Scheme of the basal ganglia circuit and connections with the cortex, the thalamus, and the superior colliculus (SC). The direct, indirect, and hyper-direct pathways are indicated. GPe external segments of the globus pallidus (GP), GPi internal segments of the GP, STN subthalamic nucleus, SNr substantia nigra pars reticulate, LIP lateral intraparietal area, FEF frontal eye field, pSMA pre-supplementary motor area, ACC anterior cingulate cortex

Decision-Making Utilizing Go and No-Go Pathways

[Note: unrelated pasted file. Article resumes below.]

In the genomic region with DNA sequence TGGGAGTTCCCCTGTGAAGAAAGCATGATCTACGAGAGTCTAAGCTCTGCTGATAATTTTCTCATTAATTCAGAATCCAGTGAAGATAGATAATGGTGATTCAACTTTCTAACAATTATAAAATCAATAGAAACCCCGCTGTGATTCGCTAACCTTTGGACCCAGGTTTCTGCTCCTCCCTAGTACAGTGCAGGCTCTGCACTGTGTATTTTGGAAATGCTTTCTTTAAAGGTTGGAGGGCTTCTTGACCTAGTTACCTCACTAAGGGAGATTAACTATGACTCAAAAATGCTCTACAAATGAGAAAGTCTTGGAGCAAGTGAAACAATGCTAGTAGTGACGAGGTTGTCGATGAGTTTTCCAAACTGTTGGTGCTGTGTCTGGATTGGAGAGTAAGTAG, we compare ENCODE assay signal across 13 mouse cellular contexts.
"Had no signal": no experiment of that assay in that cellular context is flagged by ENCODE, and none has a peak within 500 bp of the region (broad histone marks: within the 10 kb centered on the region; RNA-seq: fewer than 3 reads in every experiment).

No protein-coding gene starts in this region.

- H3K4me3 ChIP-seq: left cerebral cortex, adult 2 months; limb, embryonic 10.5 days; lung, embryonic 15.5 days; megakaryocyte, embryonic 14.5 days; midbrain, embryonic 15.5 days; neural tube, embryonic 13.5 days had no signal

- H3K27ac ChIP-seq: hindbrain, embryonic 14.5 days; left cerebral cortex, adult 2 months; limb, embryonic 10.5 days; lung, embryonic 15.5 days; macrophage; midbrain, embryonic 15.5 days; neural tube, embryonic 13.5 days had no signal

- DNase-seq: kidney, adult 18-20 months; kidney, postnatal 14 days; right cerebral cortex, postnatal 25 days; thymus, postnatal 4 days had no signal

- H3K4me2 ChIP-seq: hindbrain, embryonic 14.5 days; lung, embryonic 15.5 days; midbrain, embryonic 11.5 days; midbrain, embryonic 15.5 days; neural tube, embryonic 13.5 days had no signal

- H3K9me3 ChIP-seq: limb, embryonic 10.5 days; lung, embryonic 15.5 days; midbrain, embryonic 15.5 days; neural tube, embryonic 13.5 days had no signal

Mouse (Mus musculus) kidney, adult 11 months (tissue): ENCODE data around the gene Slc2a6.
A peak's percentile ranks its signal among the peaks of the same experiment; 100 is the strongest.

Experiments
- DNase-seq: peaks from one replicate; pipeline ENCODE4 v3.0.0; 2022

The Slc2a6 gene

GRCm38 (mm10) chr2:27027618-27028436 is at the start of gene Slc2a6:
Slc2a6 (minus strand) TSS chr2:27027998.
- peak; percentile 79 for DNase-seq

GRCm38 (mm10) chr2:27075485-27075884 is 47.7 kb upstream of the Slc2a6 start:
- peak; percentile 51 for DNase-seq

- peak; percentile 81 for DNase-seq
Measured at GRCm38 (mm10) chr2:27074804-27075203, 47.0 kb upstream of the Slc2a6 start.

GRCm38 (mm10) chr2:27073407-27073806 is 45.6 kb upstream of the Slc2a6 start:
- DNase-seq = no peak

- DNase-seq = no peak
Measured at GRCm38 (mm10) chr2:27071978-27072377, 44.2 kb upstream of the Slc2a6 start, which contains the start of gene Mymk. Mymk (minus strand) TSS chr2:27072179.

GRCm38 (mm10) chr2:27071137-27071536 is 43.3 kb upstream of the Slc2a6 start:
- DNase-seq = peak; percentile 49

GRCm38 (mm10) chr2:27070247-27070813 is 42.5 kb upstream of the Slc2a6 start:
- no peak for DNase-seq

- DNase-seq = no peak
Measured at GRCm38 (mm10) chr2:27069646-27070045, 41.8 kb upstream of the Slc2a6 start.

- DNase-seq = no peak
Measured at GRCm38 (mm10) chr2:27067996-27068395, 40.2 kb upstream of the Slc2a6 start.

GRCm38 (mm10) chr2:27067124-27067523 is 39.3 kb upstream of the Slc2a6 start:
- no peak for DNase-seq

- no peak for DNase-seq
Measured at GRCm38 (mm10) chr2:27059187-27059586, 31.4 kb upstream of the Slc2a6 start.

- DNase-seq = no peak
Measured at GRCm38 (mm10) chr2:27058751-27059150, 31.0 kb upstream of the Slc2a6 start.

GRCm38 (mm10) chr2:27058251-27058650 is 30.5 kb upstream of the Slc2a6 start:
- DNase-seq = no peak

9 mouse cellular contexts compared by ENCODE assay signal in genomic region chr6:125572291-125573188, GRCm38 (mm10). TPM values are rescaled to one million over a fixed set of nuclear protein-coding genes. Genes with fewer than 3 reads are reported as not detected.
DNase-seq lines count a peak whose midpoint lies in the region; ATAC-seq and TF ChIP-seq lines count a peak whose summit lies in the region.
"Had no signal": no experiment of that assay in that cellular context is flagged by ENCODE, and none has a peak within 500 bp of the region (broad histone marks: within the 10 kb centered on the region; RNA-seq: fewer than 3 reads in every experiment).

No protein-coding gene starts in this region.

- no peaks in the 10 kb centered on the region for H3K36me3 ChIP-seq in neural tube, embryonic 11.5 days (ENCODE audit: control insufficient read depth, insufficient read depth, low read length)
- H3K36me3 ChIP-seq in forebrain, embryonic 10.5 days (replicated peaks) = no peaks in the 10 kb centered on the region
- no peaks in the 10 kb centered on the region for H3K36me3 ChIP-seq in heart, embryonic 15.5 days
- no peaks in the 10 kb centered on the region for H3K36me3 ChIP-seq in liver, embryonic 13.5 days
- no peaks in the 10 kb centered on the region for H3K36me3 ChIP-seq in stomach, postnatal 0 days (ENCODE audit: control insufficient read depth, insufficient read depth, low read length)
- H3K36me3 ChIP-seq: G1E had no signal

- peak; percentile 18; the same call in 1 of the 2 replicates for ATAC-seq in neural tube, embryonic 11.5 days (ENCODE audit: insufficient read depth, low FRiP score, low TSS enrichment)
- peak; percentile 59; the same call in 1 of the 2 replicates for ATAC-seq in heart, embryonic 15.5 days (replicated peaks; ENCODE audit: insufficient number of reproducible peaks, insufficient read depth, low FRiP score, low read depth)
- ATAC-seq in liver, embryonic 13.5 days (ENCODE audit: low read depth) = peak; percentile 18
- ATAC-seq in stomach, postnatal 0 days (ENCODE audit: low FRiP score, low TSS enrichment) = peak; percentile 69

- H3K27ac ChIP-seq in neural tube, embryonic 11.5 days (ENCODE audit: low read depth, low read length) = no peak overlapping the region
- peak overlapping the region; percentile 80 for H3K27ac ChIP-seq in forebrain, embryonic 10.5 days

Network models including the BG, the cortex, and the thalamus can be constructed to investigate the role of the BG in perceptual decision-making under both normal and PD conditions (Frank 2006; Frank et al. 2004, 2007). In one such model (Frank et al. 2004), both the direct (“go”) and indirect (“no-go”) pathways of the BG (but without STN) were included, and the role of dopamine on reinforcement learning was checked. The striatal neurons projecting through the two pathways to the output nuclei are differentially modulated by positive and negative outcomes through reward-dependent dopamine signals: positive outcomes increase the excitability of direct pathway striatal projection neurons and decrease the excitability of indirect pathway projection neurons, while negative outcomes have the opposite effect (Gerfen and Surmeier 2011). It was shown in both simulation and experiments that learning from negative outcomes was impaired in patients with PD receiving dopamine medication. This model was later extended to include the STN to investigate effects of STN deep brain stimulation (DBS) on impulsivity in decision-making with high conflict (Frank 2006; Frank et al. 2007). These two later works emphasized the role of the cortico-STN projection in threshold adjustment during decision-making in high conflict situations. It was found that two forms of PD treatment impaired the performance in decision-making differently: dopamine medication impaired the ability to learn from wrong choices, while DBS treatment increased the impulsivity arising with high conflict. These two independent mechanisms that lead to impulsive choices for PD patients were then supported by experiments using a probabilistic selection task.